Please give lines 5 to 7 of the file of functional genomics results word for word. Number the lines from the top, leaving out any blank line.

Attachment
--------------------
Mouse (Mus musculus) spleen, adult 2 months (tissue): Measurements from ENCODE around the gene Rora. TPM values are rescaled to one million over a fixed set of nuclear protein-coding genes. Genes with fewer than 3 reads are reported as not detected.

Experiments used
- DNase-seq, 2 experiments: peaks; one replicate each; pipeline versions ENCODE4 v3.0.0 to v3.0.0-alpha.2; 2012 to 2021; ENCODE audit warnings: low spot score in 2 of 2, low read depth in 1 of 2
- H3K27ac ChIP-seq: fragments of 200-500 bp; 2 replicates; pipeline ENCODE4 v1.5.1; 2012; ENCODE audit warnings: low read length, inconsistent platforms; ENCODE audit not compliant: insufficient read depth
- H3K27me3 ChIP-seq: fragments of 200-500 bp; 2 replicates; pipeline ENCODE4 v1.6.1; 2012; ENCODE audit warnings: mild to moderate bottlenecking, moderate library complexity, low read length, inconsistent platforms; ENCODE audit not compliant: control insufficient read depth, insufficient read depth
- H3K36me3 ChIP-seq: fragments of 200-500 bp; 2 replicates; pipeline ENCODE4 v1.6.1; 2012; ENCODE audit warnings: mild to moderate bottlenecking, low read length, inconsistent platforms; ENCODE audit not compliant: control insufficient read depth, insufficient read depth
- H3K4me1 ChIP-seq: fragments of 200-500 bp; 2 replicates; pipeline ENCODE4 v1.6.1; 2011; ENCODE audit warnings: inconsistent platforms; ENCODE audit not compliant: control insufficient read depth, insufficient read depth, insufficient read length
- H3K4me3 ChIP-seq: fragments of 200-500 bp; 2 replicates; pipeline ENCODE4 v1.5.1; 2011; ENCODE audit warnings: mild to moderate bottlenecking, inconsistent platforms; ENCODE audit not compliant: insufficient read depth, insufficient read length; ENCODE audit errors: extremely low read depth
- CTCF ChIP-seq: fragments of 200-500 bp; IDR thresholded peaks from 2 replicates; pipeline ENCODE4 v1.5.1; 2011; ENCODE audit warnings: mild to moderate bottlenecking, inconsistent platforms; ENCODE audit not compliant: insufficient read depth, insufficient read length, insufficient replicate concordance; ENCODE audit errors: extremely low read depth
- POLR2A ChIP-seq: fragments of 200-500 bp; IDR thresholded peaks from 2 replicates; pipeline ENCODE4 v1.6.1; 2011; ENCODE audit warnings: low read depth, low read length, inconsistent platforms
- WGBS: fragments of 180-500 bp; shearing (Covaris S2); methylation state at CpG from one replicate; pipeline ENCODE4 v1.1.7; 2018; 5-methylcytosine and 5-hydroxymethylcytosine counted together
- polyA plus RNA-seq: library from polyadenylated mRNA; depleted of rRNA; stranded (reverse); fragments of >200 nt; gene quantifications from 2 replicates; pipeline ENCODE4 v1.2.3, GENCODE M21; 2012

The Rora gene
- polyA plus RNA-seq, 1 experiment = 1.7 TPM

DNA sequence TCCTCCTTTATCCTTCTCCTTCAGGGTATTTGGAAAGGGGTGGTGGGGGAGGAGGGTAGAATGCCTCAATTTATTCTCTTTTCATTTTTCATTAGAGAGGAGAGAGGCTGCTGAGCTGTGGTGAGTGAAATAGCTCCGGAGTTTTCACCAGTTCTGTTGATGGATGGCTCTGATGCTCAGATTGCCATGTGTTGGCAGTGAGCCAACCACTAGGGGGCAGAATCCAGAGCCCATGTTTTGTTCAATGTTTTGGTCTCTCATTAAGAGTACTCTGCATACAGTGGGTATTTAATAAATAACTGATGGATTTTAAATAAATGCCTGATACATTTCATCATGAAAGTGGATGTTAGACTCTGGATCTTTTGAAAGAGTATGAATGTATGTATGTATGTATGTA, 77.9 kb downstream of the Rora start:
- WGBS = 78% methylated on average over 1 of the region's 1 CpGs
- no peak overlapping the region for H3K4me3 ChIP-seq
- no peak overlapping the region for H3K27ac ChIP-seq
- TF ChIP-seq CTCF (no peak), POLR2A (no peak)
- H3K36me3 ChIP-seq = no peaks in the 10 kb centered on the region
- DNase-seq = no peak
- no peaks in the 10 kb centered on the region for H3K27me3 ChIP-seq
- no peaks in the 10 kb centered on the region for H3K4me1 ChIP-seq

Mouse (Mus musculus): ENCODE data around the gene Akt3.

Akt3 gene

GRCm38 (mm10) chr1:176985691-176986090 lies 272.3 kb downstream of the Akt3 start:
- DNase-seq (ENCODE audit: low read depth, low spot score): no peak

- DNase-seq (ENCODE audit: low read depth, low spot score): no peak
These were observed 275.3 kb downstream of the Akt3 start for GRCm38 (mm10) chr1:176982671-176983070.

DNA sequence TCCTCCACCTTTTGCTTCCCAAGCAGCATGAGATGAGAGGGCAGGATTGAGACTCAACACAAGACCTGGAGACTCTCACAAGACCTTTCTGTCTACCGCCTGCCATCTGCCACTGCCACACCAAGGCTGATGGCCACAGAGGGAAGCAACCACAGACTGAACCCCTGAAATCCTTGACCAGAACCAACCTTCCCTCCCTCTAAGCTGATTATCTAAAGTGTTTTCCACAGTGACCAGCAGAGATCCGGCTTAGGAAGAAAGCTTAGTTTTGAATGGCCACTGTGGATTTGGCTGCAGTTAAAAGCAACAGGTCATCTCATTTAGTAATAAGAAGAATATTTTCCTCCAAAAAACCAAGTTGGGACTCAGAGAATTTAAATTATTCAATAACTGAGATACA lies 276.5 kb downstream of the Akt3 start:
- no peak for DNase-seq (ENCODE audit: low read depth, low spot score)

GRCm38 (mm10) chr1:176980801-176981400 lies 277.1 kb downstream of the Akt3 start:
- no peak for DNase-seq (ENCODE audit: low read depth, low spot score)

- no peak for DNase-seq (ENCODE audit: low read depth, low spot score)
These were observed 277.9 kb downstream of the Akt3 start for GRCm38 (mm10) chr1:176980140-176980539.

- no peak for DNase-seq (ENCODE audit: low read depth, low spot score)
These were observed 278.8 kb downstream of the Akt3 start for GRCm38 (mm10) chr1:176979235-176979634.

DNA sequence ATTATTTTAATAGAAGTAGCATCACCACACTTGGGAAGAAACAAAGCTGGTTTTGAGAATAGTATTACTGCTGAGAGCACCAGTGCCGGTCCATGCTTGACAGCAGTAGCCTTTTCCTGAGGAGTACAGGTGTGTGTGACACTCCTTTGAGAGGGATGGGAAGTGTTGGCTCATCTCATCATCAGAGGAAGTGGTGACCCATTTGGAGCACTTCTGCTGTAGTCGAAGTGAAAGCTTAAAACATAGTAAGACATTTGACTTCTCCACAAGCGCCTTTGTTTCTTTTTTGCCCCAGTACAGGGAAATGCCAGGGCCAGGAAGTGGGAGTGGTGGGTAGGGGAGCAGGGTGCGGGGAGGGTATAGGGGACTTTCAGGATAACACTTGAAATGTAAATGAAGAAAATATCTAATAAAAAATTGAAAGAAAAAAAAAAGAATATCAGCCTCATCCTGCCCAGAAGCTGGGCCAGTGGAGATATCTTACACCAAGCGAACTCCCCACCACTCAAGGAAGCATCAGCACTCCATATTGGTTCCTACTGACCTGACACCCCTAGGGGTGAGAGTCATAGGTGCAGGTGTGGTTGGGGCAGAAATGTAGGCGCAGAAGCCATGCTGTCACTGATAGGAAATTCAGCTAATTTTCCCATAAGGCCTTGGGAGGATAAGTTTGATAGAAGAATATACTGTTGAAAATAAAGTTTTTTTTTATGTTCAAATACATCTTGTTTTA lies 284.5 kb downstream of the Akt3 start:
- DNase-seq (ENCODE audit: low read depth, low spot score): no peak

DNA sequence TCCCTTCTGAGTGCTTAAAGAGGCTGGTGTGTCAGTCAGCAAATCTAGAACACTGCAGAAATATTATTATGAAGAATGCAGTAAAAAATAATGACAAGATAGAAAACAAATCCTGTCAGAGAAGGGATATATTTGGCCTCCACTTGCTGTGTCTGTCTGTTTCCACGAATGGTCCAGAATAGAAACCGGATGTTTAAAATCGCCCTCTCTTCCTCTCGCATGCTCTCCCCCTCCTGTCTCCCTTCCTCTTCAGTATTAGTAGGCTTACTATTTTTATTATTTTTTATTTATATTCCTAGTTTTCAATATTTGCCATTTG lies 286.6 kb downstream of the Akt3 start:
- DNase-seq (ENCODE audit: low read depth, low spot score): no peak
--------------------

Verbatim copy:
- H3K27me3 ChIP-seq: fragments of 200-500 bp; 2 replicates; pipeline ENCODE4 v1.6.1; 2012; ENCODE audit warnings: mild to moderate bottlenecking, moderate library complexity, low read length, inconsistent platforms; ENCODE audit not compliant: control insufficient read depth, insufficient read depth
- H3K36me3 ChIP-seq: fragments of 200-500 bp; 2 replicates; pipeline ENCODE4 v1.6.1; 2012; ENCODE audit warnings: mild to moderate bottlenecking, low read length, inconsistent platforms; ENCODE audit not compliant: control insufficient read depth, insufficient read depth
- H3K4me1 ChIP-seq: fragments of 200-500 bp; 2 replicates; pipeline ENCODE4 v1.6.1; 2011; ENCODE audit warnings: inconsistent platforms; ENCODE audit not compliant: control insufficient read depth, insufficient read depth, insufficient read length